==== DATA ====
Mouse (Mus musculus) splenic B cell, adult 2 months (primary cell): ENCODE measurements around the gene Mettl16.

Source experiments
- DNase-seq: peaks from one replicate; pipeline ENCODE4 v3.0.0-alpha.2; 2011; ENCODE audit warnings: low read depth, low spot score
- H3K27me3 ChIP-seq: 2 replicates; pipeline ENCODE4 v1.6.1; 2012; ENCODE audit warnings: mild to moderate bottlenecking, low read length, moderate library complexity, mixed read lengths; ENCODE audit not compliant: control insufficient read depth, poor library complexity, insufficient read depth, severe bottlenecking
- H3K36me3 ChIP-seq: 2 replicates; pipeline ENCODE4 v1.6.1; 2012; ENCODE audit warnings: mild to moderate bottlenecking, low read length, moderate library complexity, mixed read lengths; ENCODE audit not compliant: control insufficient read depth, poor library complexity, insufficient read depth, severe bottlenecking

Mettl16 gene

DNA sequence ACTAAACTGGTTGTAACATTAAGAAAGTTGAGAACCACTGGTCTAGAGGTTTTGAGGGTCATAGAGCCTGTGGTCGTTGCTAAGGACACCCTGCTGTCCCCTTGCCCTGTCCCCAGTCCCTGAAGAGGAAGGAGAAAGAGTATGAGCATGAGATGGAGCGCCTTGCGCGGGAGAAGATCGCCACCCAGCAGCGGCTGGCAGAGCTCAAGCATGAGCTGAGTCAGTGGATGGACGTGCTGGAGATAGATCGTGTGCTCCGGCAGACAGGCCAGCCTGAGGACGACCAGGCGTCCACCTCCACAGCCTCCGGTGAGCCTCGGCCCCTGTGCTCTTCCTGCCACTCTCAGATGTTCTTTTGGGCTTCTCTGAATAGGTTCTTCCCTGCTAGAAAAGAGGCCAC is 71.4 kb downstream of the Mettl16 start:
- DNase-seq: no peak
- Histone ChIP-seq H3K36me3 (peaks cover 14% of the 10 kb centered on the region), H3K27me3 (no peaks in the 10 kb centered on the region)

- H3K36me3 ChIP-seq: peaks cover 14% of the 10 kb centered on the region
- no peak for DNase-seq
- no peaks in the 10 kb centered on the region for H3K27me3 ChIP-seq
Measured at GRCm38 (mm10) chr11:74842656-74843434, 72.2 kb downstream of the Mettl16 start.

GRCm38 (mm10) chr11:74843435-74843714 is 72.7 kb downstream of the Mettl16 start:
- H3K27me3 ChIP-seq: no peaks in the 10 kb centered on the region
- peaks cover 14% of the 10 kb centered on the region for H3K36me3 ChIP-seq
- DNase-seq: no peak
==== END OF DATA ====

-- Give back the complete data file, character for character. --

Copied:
Mouse (Mus musculus) splenic B cell, adult 2 months (primary cell): ENCODE measurements around the gene Mettl16.

Source experiments
- DNase-seq: peaks from one replicate; pipeline ENCODE4 v3.0.0-alpha.2; 2011; ENCODE audit warnings: low read depth, low spot score
- H3K27me3 ChIP-seq: 2 replicates; pipeline ENCODE4 v1.6.1; 2012; ENCODE audit warnings: mild to moderate bottlenecking, low read length, moderate library complexity, mixed read lengths; ENCODE audit not compliant: control insufficient read depth, poor library complexity, insufficient read depth, severe bottlenecking
- H3K36me3 ChIP-seq: 2 replicates; pipeline ENCODE4 v1.6.1; 2012; ENCODE audit warnings: mild to moderate bottlenecking, low read length, moderate library complexity, mixed read lengths; ENCODE audit not compliant: control insufficient read depth, poor library complexity, insufficient read depth, severe bottlenecking

Mettl16 gene

DNA sequence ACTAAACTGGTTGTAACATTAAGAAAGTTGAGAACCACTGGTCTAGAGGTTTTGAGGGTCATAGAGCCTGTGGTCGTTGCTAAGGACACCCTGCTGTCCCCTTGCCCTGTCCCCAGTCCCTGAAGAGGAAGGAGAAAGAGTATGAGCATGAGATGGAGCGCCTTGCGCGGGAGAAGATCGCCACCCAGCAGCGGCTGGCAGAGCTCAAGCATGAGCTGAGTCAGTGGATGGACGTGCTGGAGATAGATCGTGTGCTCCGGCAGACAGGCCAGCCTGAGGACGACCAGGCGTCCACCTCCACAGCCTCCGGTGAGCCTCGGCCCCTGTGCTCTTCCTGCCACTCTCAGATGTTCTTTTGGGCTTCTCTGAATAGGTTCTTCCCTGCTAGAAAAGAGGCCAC is 71.4 kb downstream of the Mettl16 start:
- DNase-seq: no peak
- Histone ChIP-seq H3K36me3 (peaks cover 14% of the 10 kb centered on the region), H3K27me3 (no peaks in the 10 kb centered on the region)

- H3K36me3 ChIP-seq: peaks cover 14% of the 10 kb centered on the region
- no peak for DNase-seq
- no peaks in the 10 kb centered on the region for H3K27me3 ChIP-seq
Measured at GRCm38 (mm10) chr11:74842656-74843434, 72.2 kb downstream of the Mettl16 start.

GRCm38 (mm10) chr11:74843435-74843714 is 72.7 kb downstream of the Mettl16 start:
- H3K27me3 ChIP-seq: no peaks in the 10 kb centered on the region
- peaks cover 14% of the 10 kb centered on the region for H3K36me3 ChIP-seq
- DNase-seq: no peak